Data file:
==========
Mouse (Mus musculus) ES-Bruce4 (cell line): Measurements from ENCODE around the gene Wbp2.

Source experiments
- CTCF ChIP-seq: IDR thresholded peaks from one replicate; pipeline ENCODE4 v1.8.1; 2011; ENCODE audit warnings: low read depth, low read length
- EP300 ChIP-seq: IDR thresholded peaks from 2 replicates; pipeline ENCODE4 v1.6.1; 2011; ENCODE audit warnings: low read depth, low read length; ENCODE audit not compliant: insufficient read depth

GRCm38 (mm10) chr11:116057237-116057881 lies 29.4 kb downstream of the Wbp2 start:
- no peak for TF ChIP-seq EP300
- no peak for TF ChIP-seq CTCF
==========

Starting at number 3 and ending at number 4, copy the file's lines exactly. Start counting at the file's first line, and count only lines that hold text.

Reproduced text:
- CTCF ChIP-seq: IDR thresholded peaks from one replicate; pipeline ENCODE4 v1.8.1; 2011; ENCODE audit warnings: low read depth, low read length
- EP300 ChIP-seq: IDR thresholded peaks from 2 replicates; pipeline ENCODE4 v1.6.1; 2011; ENCODE audit warnings: low read depth, low read length; ENCODE audit not compliant: insufficient read depth